Weekly Torah Section: Devarim Deut. 1:1-3:22, HafTorah Isaiah 1:1-27
This is the last Sabbath before Tish B’Av. It is known as the Sabbath of vision. This comes from the first verse of Isaiah, “the vision of Isaiah, son of Amos.” Isaiah began his ministry in 740, the year King Ussiah died. He prophesied during the reign of four different kings of Israel.
What is Tisha B’Av? It is the day when both the first and second temples were destroyed, first in the year 586 by Nebuchadnezzar and second in the year 70 by Titus. On this day the book of Lamentations is read. This book begins with the same word that we find in Isaiah 1:21. This is one of the reasons that Isaiah is the reading before Tisha B’Av.
But I want us to look at Isaiah in some depth tonight to see what he has to say to us. You could compare these verses to a court case. G-d calls heaven and earth as His witnessed. His sons have rebelled against Him. In verse 3 of Isaiah 1, even an ox and a donkey are more loyal than His people. They do not understand, rather than being the holy nation of G-d they have become a sinful nation. In fact G-d uses four phrases to describe His people. Rather than honor Him as the Holy One of Israel, by their sin they mock Him. Isaiah goes on to compare then to a beaten man who rather than giving up goes on struggling. Their land lies desolate and cities burned. In Isaiah 1:8 Jerusalem is left like a shelter in a vineyard – a hut in a cucumber field – like a besieged city.
They would have become like Sodom and Gomorrah but there were a few survivors – the remnant so to speak. In Romans 9:29 Paul uses these verses to make the same case except for the remnant of Jewish believers Israel would have not survived. Only a minority of Jews in the days of Messiah recognized the Messiah for who He was.
In Isaiah 1:10-15, G-d makes His case about the festivals, Sabbath, and offerings. What was the real problem here? Is He saying that the rituals are the issue? No. The people are the problem. They are going through the rituals of their faith with no heart issues involved. They are treating G-d like a math equations. Bring the right sacrifice on the right day and He is happy. Is this a problem today? Are we guilty of a religious veneer covering life that goes day after day without an acknowledgement who we are or who we serve?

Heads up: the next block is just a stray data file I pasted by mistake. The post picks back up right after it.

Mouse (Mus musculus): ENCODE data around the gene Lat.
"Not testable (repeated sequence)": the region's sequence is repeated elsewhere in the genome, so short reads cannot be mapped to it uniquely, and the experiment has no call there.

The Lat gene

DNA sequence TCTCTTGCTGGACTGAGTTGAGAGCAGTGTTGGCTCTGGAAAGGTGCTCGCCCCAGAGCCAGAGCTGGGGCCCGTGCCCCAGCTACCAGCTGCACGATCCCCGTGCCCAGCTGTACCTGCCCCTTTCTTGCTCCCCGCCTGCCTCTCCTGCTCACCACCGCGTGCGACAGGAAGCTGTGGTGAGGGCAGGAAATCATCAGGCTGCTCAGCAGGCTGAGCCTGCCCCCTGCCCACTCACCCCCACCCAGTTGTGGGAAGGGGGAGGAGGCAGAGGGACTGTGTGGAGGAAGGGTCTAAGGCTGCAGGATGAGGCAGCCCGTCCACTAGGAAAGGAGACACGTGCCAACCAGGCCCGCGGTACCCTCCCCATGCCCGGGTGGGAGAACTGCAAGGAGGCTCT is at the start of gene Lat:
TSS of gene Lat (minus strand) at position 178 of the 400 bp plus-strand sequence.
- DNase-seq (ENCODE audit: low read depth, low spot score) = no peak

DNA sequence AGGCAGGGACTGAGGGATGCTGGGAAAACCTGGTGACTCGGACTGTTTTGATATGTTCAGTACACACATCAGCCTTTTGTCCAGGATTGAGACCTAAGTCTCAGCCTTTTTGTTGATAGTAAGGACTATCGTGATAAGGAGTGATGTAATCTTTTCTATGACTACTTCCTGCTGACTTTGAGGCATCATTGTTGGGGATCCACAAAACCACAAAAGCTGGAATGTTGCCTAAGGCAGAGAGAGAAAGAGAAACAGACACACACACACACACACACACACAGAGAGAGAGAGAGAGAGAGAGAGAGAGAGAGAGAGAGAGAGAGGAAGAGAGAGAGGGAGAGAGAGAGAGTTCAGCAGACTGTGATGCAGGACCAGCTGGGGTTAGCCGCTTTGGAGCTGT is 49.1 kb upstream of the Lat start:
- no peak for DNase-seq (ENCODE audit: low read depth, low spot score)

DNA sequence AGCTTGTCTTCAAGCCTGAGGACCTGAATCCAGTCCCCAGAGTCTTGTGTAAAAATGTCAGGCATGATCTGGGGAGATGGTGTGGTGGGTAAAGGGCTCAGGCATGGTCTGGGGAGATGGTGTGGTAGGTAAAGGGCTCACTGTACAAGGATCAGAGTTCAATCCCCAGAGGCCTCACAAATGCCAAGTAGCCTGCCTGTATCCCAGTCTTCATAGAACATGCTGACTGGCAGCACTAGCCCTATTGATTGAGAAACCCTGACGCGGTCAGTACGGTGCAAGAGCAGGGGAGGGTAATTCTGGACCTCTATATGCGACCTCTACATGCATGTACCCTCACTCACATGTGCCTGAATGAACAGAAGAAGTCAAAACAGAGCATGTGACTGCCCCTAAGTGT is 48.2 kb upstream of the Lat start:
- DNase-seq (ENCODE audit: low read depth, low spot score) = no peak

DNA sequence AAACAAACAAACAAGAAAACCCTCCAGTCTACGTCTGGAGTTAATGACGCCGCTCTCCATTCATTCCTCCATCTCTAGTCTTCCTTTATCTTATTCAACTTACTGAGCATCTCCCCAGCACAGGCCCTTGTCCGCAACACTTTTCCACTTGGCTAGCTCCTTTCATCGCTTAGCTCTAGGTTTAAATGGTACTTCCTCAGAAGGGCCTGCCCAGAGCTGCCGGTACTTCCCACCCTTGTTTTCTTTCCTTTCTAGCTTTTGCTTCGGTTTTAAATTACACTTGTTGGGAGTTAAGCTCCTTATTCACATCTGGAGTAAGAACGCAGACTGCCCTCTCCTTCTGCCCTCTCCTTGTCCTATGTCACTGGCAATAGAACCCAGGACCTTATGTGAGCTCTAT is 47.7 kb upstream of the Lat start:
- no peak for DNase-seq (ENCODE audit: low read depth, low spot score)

Another issue that arose from these verses is that the church as early as the 2ndcentury began to attack Judaism and its own Jewish members, using these verses in Isaiah as text proof that G-d was finished with all of these sacrifices, festivals and such. The Epistle of Barnabas is a prime example of this growing anti Jewish leaning of the church. But make no mistake; here Isaiah is talking about a heart issue, not a ritual issue.
So, what is the solution for Israel given by Isaiah? It is the same as it always has been. Isaiah 1:10-17. Wash yourselves. John carries this over into the New Testament. Washing yourselves was a physical act, a witness that you were repudiating your sins and sought spiritual rebirth.
Remove the evil deeds from My sight. Real repentance requires a commitment to fear G-d. Our sins are an offense to Him, nothing is hidden from Him. Cease to do evil – a change in behavior – quit doing what we were doing. Our confession must bring about change in our lives.
Do good. Not only do we have to quit what we were doing. It isn’t enough to just stop bad behavior. We must replace it with good behavior as James says in the New Testament, James 1:27. Isaiah gives some examples of good behavior – “seek justice, defend the orphans and plead for the widow.” So here Isaiah sets out for Israel the problem and the solution. Then He calls the people to “come let us reason together.” G-d gives them and us the opportunity to set things right. In the New Testament in Luke 24:47, Acts 5:31, and Acts 13:38 as well as many other verses we see this same process set out through Yeshua. So my word for you is to “come and reason with G-d”, He is always ready to hear us. Don’t make your faith an equation but live it each day in your life to the fullest.